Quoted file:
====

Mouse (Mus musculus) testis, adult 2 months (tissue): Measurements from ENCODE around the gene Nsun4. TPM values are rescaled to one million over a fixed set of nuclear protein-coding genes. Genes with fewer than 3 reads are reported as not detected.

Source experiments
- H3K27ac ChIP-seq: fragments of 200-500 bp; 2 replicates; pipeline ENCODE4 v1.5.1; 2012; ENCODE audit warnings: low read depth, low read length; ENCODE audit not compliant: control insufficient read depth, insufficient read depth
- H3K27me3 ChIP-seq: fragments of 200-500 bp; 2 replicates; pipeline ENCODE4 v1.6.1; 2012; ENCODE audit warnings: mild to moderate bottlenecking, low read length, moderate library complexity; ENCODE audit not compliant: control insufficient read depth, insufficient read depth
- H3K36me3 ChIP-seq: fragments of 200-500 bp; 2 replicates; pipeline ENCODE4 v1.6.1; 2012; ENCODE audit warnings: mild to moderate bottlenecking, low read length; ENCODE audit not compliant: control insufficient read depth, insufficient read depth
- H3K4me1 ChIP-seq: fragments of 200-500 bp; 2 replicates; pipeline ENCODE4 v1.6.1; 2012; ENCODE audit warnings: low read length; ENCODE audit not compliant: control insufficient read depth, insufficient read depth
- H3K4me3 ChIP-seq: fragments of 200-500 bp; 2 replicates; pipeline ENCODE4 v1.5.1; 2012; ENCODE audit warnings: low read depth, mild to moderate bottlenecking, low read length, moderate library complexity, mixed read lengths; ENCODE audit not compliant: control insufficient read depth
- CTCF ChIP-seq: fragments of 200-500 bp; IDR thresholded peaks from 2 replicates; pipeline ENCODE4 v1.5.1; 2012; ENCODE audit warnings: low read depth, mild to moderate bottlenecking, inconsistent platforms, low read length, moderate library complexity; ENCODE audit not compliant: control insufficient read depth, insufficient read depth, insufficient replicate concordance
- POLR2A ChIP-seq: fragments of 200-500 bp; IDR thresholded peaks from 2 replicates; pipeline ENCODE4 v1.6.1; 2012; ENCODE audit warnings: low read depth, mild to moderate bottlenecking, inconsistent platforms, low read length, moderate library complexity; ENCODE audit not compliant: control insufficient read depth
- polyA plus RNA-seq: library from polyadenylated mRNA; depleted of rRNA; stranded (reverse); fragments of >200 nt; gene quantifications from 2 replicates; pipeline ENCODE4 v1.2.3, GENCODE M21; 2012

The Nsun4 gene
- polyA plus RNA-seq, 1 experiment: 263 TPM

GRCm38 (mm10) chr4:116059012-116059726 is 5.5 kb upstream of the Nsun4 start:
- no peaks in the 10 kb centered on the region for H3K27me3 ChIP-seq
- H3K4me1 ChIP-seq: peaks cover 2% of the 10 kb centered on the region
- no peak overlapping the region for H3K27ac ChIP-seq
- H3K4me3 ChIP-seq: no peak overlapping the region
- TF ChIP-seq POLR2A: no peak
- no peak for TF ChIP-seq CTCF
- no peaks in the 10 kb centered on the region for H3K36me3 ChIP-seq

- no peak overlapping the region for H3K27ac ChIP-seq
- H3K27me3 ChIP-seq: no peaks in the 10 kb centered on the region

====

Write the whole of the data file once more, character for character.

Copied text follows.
Mouse (Mus musculus) testis, adult 2 months (tissue): Measurements from ENCODE around the gene Nsun4. TPM values are rescaled to one million over a fixed set of nuclear protein-coding genes. Genes with fewer than 3 reads are reported as not detected.

Source experiments
- H3K27ac ChIP-seq: fragments of 200-500 bp; 2 replicates; pipeline ENCODE4 v1.5.1; 2012; ENCODE audit warnings: low read depth, low read length; ENCODE audit not compliant: control insufficient read depth, insufficient read depth
- H3K27me3 ChIP-seq: fragments of 200-500 bp; 2 replicates; pipeline ENCODE4 v1.6.1; 2012; ENCODE audit warnings: mild to moderate bottlenecking, low read length, moderate library complexity; ENCODE audit not compliant: control insufficient read depth, insufficient read depth
- H3K36me3 ChIP-seq: fragments of 200-500 bp; 2 replicates; pipeline ENCODE4 v1.6.1; 2012; ENCODE audit warnings: mild to moderate bottlenecking, low read length; ENCODE audit not compliant: control insufficient read depth, insufficient read depth
- H3K4me1 ChIP-seq: fragments of 200-500 bp; 2 replicates; pipeline ENCODE4 v1.6.1; 2012; ENCODE audit warnings: low read length; ENCODE audit not compliant: control insufficient read depth, insufficient read depth
- H3K4me3 ChIP-seq: fragments of 200-500 bp; 2 replicates; pipeline ENCODE4 v1.5.1; 2012; ENCODE audit warnings: low read depth, mild to moderate bottlenecking, low read length, moderate library complexity, mixed read lengths; ENCODE audit not compliant: control insufficient read depth
- CTCF ChIP-seq: fragments of 200-500 bp; IDR thresholded peaks from 2 replicates; pipeline ENCODE4 v1.5.1; 2012; ENCODE audit warnings: low read depth, mild to moderate bottlenecking, inconsistent platforms, low read length, moderate library complexity; ENCODE audit not compliant: control insufficient read depth, insufficient read depth, insufficient replicate concordance
- POLR2A ChIP-seq: fragments of 200-500 bp; IDR thresholded peaks from 2 replicates; pipeline ENCODE4 v1.6.1; 2012; ENCODE audit warnings: low read depth, mild to moderate bottlenecking, inconsistent platforms, low read length, moderate library complexity; ENCODE audit not compliant: control insufficient read depth
- polyA plus RNA-seq: library from polyadenylated mRNA; depleted of rRNA; stranded (reverse); fragments of >200 nt; gene quantifications from 2 replicates; pipeline ENCODE4 v1.2.3, GENCODE M21; 2012

The Nsun4 gene
- polyA plus RNA-seq, 1 experiment: 263 TPM

GRCm38 (mm10) chr4:116059012-116059726 is 5.5 kb upstream of the Nsun4 start:
- no peaks in the 10 kb centered on the region for H3K27me3 ChIP-seq
- H3K4me1 ChIP-seq: peaks cover 2% of the 10 kb centered on the region
- no peak overlapping the region for H3K27ac ChIP-seq
- H3K4me3 ChIP-seq: no peak overlapping the region
- TF ChIP-seq POLR2A: no peak
- no peak for TF ChIP-seq CTCF
- no peaks in the 10 kb centered on the region for H3K36me3 ChIP-seq

- no peak overlapping the region for H3K27ac ChIP-seq
- H3K27me3 ChIP-seq: no peaks in the 10 kb centered on the region